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My ten years as a social worker

Like many people I didn’t have a career focus during my twenties and found myself stuck in a job that I didn’t enjoy. With my thirtieth birthday fast approaching, I decided it was time to do something that I believed in and felt worthwhile and took the plunge by getting a job with Leonard Cheshire disability charity. Despite the pay cut it turned out to be a life changing career move for me. The role was partly administration, but I soon discovered that I much preferred (and was much better at) the relationship aspect of work. Keen to develop upon this, I then moved to a job as an employment support worker assisting people with disabilities or mental health problems to find or retain employment. Around this time I undertook the COSCA counselling skills certificate which was my first introduction  to Carl Rogers and the person centred approach. These theories, skills and values have formed the foundation of my professional practice. I was keen to learn more and managed to get a place funded through City of Edinburgh Council on the RGU distance learning BA hons, which allowed me to study whilst working. Whilst this was a busy period which often meant studying in the evenings and weekends, it was a rewarding experience which has led to other interesting opportunities. Ten years working as a social worker have flown by and whilst the job can sometimes be stressful and challenging, it is never dull and I feel fortunate to have a job that I enjoy.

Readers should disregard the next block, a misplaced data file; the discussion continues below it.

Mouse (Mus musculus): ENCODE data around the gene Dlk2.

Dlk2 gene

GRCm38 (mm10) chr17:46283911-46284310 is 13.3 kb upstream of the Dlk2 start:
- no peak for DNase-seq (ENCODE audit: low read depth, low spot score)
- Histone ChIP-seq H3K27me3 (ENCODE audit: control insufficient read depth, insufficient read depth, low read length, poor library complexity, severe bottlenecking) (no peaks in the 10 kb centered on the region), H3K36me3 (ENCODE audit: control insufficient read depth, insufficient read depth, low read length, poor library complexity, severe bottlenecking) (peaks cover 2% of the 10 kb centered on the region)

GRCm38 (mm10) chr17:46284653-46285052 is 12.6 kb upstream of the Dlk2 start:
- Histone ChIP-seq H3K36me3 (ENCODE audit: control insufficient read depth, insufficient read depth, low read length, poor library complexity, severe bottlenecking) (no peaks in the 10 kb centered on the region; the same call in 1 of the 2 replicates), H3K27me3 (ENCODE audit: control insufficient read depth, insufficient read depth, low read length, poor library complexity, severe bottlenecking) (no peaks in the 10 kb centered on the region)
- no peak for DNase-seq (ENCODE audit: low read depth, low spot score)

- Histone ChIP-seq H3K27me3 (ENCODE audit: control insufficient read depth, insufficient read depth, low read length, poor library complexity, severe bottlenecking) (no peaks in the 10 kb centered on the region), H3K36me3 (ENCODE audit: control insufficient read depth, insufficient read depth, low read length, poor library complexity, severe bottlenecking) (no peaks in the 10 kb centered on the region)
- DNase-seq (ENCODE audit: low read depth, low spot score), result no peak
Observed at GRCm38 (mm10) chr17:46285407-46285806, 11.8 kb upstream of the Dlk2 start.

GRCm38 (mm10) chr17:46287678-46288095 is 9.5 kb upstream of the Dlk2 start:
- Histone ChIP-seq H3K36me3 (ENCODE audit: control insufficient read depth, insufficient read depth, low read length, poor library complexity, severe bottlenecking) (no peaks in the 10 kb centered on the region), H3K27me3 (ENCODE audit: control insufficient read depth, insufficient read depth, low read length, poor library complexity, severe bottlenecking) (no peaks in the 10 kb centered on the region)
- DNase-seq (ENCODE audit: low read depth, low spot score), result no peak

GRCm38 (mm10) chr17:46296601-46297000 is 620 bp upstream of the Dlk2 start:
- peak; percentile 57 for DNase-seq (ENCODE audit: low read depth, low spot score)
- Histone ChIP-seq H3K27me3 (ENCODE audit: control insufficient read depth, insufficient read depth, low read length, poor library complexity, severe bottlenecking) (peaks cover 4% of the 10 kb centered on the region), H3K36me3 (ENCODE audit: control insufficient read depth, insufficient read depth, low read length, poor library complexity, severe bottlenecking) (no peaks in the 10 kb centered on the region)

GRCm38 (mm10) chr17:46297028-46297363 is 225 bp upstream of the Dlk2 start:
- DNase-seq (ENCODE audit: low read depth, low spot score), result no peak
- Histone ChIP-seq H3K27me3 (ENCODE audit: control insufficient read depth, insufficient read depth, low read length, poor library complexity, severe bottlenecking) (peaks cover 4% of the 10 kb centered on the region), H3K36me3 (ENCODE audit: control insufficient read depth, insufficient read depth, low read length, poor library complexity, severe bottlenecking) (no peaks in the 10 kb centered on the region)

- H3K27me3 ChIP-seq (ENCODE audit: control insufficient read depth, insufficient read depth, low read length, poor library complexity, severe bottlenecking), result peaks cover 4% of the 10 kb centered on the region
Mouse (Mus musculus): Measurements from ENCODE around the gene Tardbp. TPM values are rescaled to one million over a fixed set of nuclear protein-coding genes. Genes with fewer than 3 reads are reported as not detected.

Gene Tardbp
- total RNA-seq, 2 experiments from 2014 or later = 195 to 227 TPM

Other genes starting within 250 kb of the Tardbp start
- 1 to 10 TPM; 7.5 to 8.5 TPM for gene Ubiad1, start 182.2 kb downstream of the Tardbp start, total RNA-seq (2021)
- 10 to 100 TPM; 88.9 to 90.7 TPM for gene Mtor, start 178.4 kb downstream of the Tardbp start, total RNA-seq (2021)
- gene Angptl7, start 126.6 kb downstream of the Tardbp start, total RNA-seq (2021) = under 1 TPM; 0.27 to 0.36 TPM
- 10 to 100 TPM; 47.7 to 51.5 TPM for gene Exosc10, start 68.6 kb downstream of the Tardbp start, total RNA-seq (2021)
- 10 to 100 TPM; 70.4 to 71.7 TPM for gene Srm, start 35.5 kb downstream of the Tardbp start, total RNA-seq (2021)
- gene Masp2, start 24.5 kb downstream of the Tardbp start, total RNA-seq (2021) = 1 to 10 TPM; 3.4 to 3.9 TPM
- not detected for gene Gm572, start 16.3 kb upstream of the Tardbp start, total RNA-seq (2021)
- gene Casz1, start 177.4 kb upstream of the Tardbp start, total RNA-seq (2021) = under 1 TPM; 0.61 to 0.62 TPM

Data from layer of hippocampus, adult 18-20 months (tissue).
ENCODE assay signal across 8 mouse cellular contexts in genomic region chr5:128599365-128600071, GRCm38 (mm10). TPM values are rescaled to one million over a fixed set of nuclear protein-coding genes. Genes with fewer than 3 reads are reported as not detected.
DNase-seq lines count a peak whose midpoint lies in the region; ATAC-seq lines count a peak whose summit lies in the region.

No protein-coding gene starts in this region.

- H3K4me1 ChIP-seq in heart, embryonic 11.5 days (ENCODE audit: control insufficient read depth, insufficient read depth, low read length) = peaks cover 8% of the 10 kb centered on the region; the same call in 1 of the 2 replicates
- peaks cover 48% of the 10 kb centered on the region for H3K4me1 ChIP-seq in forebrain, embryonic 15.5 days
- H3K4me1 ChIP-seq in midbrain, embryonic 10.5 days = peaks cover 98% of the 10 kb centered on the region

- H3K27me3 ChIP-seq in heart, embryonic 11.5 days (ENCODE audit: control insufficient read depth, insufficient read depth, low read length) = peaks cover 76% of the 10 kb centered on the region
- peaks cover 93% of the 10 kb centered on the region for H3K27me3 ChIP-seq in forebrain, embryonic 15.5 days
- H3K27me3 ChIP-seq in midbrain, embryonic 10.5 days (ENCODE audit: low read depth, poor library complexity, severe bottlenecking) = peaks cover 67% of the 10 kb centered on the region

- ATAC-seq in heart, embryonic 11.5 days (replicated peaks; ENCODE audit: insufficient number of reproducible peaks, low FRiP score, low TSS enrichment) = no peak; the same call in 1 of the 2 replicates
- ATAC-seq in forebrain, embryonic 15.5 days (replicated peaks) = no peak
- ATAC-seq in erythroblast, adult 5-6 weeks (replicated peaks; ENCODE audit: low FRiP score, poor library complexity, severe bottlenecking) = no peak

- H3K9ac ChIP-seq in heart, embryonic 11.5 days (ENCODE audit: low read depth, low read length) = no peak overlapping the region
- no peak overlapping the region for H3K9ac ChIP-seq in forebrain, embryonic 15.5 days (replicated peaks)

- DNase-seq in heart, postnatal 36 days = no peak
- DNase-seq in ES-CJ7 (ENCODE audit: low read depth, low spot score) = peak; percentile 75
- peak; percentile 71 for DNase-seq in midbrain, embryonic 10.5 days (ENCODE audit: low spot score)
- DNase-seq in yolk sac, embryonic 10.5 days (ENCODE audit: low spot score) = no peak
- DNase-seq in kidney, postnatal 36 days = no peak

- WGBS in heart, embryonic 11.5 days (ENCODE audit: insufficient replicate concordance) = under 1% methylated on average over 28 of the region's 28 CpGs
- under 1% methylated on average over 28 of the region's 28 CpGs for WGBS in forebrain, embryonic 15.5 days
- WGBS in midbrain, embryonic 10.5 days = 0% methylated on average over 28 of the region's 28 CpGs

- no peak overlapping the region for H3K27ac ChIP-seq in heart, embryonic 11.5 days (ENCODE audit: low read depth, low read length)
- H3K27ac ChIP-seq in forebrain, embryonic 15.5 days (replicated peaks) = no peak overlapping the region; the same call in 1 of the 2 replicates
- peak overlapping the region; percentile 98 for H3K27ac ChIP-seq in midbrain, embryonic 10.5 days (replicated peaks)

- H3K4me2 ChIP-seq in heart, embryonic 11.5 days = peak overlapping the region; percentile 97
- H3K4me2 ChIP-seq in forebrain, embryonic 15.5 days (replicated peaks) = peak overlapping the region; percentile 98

My first social worker role was with the Alcohol Referral Team, a peripatetic/officeless team providing social work assessment for people with alcohol problems, predominantly by linking them into community based services. Through this role I became increasingly aware that substance use alongside impairment (often as a consequence of long term substance use) could be a barrier to accessing support.  Many services assumed that missed appointments were due to lack of motivation or poor decision making.  It was this recognition alongside research and findings such as the Mental Welfare Commission “investigation surrounding the care and treatment of Mr H” which sparked my interest in my next role, providing social work for people with alcohol related brain damage (ARBD). This was a new initiative which was initially based across the acute hospitals in Edinburgh and Lothian to assist the discharge planning for people with ARBD. The aim was to facilitate discharge from hospital and to improve outcomes as it was recognised that people with ARBD often had lengthy and repeated admissions. Whilst my experience of working in a multidisciplinary approach has undoubtedly shown that it can provide the most effective interventions, within hospitals it can often be challenging. As a social worker you can sometimes feel that your worth is based upon your ability to magic up resources to facilitate discharge.